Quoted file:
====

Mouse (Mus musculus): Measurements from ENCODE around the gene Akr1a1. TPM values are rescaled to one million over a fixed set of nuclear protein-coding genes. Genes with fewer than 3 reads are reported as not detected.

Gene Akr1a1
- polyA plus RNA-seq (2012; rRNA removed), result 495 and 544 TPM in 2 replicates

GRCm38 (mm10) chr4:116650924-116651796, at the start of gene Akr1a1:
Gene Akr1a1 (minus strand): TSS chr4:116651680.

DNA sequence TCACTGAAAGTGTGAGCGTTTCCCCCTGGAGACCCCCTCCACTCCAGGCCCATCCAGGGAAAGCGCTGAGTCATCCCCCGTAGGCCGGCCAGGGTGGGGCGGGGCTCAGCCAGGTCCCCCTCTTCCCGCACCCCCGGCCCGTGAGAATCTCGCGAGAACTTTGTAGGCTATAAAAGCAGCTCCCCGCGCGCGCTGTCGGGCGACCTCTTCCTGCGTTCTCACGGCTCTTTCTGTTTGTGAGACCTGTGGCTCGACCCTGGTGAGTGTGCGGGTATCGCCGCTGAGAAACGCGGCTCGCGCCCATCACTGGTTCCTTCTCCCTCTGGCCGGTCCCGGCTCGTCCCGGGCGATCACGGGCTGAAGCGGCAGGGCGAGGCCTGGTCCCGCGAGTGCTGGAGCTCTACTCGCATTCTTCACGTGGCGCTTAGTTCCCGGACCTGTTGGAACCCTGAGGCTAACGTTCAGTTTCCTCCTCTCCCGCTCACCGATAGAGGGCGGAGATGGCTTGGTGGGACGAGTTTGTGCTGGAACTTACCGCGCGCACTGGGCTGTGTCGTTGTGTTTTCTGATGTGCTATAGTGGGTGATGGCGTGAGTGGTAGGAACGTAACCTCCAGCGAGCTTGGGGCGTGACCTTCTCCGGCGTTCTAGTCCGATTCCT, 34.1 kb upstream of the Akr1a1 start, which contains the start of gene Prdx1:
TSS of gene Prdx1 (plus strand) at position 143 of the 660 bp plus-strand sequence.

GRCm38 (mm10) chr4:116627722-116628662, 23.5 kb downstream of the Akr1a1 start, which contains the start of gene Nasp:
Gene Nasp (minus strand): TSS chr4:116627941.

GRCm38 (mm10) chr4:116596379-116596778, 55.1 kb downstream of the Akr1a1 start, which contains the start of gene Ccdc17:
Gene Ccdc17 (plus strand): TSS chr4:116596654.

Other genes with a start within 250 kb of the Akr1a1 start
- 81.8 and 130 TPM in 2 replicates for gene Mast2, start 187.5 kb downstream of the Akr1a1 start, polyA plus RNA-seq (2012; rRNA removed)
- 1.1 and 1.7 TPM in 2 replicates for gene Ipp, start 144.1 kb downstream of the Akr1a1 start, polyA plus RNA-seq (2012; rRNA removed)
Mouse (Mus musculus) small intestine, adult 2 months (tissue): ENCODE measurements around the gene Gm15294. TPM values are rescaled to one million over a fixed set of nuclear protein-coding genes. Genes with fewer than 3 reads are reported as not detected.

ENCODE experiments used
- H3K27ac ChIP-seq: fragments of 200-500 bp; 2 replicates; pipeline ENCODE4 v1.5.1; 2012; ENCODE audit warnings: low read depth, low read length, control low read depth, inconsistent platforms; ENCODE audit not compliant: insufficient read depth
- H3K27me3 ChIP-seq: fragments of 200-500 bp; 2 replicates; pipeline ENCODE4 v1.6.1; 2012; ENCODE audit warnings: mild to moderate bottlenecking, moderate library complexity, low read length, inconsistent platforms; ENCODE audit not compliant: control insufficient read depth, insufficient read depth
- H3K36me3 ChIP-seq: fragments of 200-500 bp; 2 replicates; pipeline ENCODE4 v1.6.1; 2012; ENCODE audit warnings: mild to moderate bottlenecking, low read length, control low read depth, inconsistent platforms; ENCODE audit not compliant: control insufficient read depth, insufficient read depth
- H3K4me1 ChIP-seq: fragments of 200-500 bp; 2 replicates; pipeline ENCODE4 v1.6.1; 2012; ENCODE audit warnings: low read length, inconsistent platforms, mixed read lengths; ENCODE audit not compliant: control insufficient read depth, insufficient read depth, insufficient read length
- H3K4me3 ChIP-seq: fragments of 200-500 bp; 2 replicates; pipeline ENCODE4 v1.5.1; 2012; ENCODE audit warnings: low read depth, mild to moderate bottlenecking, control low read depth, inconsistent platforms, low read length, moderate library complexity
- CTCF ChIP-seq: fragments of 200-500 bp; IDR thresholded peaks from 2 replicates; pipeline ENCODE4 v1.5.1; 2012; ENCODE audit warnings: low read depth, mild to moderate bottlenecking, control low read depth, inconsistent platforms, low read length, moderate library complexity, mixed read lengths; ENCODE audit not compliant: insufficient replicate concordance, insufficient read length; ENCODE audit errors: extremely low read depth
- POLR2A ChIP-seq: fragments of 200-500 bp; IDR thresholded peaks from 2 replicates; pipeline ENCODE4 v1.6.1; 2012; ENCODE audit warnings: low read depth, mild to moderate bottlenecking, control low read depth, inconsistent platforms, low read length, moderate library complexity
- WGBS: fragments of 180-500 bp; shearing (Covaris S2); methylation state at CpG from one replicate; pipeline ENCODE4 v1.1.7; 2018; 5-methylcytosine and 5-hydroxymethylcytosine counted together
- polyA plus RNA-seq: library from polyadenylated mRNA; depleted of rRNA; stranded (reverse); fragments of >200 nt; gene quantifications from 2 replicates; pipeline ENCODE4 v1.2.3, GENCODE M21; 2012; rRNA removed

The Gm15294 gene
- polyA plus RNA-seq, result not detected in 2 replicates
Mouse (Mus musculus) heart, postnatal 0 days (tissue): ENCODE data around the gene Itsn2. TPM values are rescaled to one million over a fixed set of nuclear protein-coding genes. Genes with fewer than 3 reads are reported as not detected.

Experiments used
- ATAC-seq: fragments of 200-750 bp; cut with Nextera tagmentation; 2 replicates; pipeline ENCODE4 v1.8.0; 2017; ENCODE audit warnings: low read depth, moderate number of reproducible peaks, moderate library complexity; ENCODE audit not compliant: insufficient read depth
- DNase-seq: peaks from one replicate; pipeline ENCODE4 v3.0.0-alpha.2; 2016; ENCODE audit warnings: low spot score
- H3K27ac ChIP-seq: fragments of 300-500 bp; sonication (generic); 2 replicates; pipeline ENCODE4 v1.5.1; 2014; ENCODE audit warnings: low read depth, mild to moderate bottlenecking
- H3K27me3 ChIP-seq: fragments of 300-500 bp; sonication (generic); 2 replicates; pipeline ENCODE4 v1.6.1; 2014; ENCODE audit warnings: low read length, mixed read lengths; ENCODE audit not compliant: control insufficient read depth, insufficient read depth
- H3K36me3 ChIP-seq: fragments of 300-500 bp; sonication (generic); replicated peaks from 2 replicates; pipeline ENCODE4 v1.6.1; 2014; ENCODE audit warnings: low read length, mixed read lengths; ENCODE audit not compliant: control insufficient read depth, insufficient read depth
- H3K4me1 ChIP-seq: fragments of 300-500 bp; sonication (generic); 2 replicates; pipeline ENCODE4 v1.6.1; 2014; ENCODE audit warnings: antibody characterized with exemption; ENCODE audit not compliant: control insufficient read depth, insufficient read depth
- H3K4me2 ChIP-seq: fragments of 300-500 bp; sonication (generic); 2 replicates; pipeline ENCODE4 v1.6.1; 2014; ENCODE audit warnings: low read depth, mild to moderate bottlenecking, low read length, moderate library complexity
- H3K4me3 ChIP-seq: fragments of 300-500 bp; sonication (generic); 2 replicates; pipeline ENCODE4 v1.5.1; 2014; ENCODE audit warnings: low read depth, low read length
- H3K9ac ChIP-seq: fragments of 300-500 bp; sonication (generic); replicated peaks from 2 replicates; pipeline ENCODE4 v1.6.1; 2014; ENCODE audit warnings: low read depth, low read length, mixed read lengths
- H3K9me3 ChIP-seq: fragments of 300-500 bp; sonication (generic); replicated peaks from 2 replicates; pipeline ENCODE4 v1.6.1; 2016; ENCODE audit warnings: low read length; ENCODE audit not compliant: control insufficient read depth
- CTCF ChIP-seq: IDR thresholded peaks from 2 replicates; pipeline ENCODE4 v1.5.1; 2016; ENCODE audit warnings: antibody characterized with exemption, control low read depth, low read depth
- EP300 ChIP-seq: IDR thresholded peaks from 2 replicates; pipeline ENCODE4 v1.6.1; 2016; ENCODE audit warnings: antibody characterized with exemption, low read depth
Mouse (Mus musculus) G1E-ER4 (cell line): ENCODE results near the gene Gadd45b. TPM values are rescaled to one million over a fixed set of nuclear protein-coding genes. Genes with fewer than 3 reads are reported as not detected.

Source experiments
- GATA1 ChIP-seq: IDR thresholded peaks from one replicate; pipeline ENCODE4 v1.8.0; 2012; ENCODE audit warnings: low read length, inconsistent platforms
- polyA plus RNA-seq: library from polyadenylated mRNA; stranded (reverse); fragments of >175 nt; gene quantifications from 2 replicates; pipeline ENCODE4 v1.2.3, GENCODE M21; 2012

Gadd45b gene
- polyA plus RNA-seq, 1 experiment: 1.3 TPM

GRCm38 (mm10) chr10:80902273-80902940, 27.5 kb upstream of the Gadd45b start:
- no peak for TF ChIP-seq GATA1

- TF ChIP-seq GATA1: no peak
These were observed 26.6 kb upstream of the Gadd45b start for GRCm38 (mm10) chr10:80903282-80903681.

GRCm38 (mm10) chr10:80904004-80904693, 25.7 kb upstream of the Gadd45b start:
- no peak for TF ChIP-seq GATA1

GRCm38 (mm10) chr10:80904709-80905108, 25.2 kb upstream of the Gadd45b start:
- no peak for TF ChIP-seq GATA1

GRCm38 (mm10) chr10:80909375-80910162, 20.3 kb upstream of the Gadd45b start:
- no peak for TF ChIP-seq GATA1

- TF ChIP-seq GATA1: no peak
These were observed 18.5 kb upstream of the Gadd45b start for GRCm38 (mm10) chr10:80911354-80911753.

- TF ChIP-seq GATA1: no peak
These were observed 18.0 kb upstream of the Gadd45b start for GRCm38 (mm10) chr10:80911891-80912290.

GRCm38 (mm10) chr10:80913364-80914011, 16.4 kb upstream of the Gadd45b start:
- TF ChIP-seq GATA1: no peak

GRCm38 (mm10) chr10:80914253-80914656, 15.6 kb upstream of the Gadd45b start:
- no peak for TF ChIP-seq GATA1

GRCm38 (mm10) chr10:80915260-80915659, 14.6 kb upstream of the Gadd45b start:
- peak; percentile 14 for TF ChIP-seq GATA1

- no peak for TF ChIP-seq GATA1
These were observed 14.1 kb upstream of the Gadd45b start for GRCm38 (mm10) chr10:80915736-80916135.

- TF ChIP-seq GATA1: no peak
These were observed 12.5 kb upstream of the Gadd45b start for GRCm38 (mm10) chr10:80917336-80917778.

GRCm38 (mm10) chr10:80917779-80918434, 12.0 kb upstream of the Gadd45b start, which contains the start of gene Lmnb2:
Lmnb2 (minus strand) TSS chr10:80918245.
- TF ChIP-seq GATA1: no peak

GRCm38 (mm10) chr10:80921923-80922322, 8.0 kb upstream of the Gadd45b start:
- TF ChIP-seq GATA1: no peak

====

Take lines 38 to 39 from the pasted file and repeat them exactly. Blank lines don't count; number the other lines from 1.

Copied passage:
- H3K9ac ChIP-seq: fragments of 300-500 bp; sonication (generic); replicated peaks from 2 replicates; pipeline ENCODE4 v1.6.1; 2014; ENCODE audit warnings: low read depth, low read length, mixed read lengths
- H3K9me3 ChIP-seq: fragments of 300-500 bp; sonication (generic); replicated peaks from 2 replicates; pipeline ENCODE4 v1.6.1; 2016; ENCODE audit warnings: low read length; ENCODE audit not compliant: control insufficient read depth